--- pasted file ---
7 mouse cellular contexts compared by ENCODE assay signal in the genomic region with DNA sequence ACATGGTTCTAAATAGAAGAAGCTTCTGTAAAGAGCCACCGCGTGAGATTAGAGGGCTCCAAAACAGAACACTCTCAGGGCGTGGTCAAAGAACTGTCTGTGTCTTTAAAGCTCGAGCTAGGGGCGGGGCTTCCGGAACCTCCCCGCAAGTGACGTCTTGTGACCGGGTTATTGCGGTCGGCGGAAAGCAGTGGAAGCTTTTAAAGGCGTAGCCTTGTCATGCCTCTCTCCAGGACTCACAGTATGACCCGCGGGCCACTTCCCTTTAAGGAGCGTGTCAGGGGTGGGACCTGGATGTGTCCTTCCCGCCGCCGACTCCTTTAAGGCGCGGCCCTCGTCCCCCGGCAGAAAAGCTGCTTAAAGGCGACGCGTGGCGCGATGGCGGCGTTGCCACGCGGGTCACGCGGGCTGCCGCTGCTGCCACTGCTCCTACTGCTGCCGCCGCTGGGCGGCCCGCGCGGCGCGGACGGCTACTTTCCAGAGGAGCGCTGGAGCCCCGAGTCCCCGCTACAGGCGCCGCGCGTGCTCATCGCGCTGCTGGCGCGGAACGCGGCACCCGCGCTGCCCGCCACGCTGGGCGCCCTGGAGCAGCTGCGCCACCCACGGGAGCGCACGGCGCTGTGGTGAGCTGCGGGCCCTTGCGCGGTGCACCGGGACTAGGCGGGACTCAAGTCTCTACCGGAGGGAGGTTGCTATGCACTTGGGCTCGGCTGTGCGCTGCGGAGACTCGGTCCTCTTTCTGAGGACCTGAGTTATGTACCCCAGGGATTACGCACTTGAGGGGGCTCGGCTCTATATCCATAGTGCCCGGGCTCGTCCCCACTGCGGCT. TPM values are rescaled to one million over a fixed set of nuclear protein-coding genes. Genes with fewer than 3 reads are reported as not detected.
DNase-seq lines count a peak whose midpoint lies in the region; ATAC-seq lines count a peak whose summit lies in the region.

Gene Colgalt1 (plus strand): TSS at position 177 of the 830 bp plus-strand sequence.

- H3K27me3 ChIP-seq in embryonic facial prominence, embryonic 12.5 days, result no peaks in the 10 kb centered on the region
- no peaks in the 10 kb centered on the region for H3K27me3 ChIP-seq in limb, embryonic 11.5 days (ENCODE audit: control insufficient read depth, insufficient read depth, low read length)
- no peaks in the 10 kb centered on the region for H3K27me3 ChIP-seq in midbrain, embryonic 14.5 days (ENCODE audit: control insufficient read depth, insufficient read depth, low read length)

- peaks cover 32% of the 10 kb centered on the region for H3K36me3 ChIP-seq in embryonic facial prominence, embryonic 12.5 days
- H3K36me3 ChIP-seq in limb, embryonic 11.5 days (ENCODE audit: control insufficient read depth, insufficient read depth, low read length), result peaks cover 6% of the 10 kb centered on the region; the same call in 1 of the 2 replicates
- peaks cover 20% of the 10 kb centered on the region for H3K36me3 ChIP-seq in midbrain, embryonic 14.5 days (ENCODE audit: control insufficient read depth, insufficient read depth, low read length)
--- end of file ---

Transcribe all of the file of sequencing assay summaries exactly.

7 mouse cellular contexts compared by ENCODE assay signal in the genomic region with DNA sequence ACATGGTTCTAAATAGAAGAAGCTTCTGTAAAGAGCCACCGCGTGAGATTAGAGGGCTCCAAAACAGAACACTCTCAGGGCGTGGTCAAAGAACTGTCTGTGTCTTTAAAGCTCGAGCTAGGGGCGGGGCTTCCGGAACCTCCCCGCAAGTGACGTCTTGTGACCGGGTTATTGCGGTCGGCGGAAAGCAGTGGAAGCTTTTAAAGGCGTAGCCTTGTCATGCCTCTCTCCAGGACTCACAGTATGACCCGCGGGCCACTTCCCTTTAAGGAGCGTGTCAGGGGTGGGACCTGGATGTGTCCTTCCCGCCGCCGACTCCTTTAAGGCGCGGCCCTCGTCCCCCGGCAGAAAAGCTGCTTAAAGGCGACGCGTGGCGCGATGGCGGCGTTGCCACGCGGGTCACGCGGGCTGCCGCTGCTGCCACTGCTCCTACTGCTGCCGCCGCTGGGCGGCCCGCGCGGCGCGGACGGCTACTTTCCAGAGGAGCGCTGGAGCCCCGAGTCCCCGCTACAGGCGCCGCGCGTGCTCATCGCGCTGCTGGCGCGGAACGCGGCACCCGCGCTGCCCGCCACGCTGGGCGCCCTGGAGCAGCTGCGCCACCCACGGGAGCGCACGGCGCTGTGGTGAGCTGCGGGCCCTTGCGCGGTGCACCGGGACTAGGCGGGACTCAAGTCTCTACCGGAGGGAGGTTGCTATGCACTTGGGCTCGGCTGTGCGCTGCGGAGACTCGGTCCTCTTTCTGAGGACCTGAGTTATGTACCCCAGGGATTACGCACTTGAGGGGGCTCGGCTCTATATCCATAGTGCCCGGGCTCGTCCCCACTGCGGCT. TPM values are rescaled to one million over a fixed set of nuclear protein-coding genes. Genes with fewer than 3 reads are reported as not detected.
DNase-seq lines count a peak whose midpoint lies in the region; ATAC-seq lines count a peak whose summit lies in the region.

Gene Colgalt1 (plus strand): TSS at position 177 of the 830 bp plus-strand sequence.

- H3K27me3 ChIP-seq in embryonic facial prominence, embryonic 12.5 days, result no peaks in the 10 kb centered on the region
- no peaks in the 10 kb centered on the region for H3K27me3 ChIP-seq in limb, embryonic 11.5 days (ENCODE audit: control insufficient read depth, insufficient read depth, low read length)
- no peaks in the 10 kb centered on the region for H3K27me3 ChIP-seq in midbrain, embryonic 14.5 days (ENCODE audit: control insufficient read depth, insufficient read depth, low read length)

- peaks cover 32% of the 10 kb centered on the region for H3K36me3 ChIP-seq in embryonic facial prominence, embryonic 12.5 days
- H3K36me3 ChIP-seq in limb, embryonic 11.5 days (ENCODE audit: control insufficient read depth, insufficient read depth, low read length), result peaks cover 6% of the 10 kb centered on the region; the same call in 1 of the 2 replicates
- peaks cover 20% of the 10 kb centered on the region for H3K36me3 ChIP-seq in midbrain, embryonic 14.5 days (ENCODE audit: control insufficient read depth, insufficient read depth, low read length)